Single Assessment Framework – Are you transition ready?

Expert advice from our Homecare Champion Merina Martin on how to be ready for the CQC's new Single Assessment Framework.
Merina Martin
28th June 2023

Evaluating your service?

Collecting evidence of good practice helps you to evaluate and improve your service. Of course to get a balanced view of your service, being open, honest and transparent is a must! Therefore highlighting areas of complaint and negative feedback and how they have been managed and actioned is equally as valuable.

For those working in home care, you will be familiar with the fast paced environment where no two days are the same and where spare time is at a premium. Be that as it is, with regulation comes compliance and being able to provide detailed evidence to support your registration is an expectation that providers of health and social care adhere to in all sectors.

Many providers are daunted by the significant responsibility that compliance brings to the table, but, those who have robust systems and processes in place find that this helps to naturally produce evidence of good practice. It’s fair to say that although this is the case, it can be tricky and time-consuming to collect the physical evidence and to store it effectively ready for viewing.

Being methodical and dedicated is the key!

When thinking about evidence collection focusing on the service user alone is not enough. Instead consider the whole circle of care which means their families, friends, advocates and unpaid carers. You will be meeting the needs of those with protected equality characteristics and those who are likely to have a poorer experience or experience inequalities. This is where you can really dig down into your service and make improvements to meet the specifics of person-centred care and in turn showcase this when presenting evidence. Devoting time and commitment to evidence collection is key. My advice would be to dedicate a window of time for evidence management that suits your business and available resources. A big mistake is to let this slip resulting in weeks or months going by with no evidence being collected, then having to hunt around for those great pieces of evidence that have disappeared into the abyss!

Allocate a daily window for this task, and appoint a dedicated member of staff to champion evidence collection. It’s well worth doing this as it empowers people in the business with responsibility and will allow them to forge relationships with staff, service users and stakeholders. Your champion can be creative in ways of collecting evidence through a variety of methods including surveys, quality assurance questionnaires, regular reviews across the service and actively encouraging feedback from all stakeholders. It is incredibly important to gain feedback from all stakeholders and to analyse, report on it and learn from it. You may receive emails and letters, the content of which can be used as evidence.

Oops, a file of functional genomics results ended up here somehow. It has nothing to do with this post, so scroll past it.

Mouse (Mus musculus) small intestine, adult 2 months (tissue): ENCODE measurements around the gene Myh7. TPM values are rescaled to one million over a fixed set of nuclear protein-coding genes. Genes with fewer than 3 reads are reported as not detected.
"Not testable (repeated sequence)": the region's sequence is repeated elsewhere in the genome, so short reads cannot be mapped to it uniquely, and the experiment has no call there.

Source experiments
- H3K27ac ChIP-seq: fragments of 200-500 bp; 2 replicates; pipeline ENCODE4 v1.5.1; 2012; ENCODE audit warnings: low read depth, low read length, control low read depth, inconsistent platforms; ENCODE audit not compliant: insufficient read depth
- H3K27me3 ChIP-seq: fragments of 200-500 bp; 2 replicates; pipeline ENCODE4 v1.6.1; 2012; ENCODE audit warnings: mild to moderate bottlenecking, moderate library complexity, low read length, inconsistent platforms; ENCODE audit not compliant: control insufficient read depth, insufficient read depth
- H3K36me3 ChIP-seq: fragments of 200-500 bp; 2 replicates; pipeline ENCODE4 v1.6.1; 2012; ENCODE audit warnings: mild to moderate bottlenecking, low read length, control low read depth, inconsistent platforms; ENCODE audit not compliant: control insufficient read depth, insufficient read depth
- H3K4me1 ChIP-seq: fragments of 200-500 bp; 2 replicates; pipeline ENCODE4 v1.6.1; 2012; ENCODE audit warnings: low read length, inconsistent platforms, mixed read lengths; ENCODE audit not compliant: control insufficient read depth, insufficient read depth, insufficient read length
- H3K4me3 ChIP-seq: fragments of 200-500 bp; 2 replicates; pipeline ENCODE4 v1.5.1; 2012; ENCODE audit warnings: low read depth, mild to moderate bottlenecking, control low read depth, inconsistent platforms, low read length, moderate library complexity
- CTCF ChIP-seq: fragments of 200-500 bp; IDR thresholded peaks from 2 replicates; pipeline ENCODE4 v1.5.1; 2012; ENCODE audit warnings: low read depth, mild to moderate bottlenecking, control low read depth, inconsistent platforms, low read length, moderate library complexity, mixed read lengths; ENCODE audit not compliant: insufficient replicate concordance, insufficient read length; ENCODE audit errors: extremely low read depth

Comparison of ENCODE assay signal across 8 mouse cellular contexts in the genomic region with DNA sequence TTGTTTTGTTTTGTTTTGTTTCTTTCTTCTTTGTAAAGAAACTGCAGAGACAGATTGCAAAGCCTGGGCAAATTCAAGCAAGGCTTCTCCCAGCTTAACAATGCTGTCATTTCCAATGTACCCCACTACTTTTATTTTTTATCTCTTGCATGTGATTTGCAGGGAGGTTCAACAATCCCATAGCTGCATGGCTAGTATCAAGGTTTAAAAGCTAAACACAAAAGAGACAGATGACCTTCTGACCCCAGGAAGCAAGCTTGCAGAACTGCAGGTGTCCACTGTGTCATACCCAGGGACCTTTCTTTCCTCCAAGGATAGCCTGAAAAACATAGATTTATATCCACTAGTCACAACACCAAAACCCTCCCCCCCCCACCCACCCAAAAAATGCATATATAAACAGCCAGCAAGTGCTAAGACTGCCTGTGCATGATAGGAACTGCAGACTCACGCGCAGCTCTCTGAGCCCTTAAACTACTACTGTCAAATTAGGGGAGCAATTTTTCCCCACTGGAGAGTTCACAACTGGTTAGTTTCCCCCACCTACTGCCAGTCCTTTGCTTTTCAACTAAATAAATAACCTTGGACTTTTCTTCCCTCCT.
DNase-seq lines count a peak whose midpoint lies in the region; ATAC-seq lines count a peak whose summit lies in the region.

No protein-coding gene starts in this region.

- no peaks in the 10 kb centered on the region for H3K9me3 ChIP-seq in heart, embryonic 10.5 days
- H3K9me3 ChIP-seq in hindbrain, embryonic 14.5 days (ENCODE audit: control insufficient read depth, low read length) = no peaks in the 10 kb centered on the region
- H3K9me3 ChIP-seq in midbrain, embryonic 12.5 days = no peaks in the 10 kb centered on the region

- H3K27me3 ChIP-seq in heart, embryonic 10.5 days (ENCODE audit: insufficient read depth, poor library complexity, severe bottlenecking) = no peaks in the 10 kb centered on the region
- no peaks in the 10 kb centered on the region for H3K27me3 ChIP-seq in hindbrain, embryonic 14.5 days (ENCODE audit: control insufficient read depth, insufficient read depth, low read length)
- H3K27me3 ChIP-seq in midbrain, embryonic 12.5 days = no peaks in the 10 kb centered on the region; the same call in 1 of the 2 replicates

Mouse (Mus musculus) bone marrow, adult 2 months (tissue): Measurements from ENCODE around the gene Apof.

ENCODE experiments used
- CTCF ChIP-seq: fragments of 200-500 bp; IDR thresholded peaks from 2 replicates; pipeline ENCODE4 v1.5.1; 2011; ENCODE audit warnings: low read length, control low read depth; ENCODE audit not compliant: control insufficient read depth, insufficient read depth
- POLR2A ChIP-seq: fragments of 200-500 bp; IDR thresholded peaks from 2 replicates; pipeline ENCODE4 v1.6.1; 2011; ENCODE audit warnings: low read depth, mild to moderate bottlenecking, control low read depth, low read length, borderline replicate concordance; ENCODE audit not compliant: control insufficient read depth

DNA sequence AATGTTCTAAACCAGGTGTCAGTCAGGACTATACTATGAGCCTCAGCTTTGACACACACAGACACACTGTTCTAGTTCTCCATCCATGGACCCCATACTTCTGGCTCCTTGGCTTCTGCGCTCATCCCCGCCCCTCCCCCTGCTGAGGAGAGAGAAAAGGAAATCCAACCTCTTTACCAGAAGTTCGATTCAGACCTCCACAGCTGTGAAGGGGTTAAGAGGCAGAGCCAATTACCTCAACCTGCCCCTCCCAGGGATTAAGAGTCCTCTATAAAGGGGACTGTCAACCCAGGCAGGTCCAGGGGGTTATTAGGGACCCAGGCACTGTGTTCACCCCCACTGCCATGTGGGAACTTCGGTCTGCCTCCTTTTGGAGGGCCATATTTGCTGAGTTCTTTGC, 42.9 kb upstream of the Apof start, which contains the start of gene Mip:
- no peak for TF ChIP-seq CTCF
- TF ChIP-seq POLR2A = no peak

CareLineLive’s management portal gives you lots of opportunities to produce evidence e.g. the reporting feature, assessments, reviews, e-Mar, incident reporting etc.

Here’s how CareLineLive can help with compliance.

Be sure to gain consent and follow data protection guidelines when collection and sharing evidence!

Storing your evidence ready for assessment and inspection.

As CQC are transitioning to the Single Assessment Framework, it would be prudent to embed your evidence practices and be ‘transition ready’ so that once the provider portal is fully launched you will have everything in place to make the process pain free.

The simplest way if you are a CareLineLive customer to create evidence folders for your clients and carers is to go to the client or carer journal feature and add all of the information by creating a category, we advise one for each key question. If you prefer to use a folder to deposit evidence on your PC for each key question that will work too. You may be doing this already for the key lines of enquiry, if so you’re well on your way to developing a good process. Remember that the key lines of enquiry will be no more, and they will be referred to as key questions. With each key question there will be a number of quality statements and evidence categories. See our e-guide, case studies, articles and blogs for more information.

To make your system fully functioning, add subfolders for each quality statement and evidence category. This will help you to really dig down into meeting the requirements of the new framework and it will also highlight your weakness and areas for improvement. Obviously when the CQC provider portal is fully functioning, you will be able to share information that is at your fingertips, with ease.

This is an exciting time of change and being ‘transition ready’ will help with unidentified challenges that may be faced. Our series ‘Moving forward with CQC’ aims to help smooth this period of uncertainty.

You can find our previous articles on the New Single Assessment Framework in the links below:

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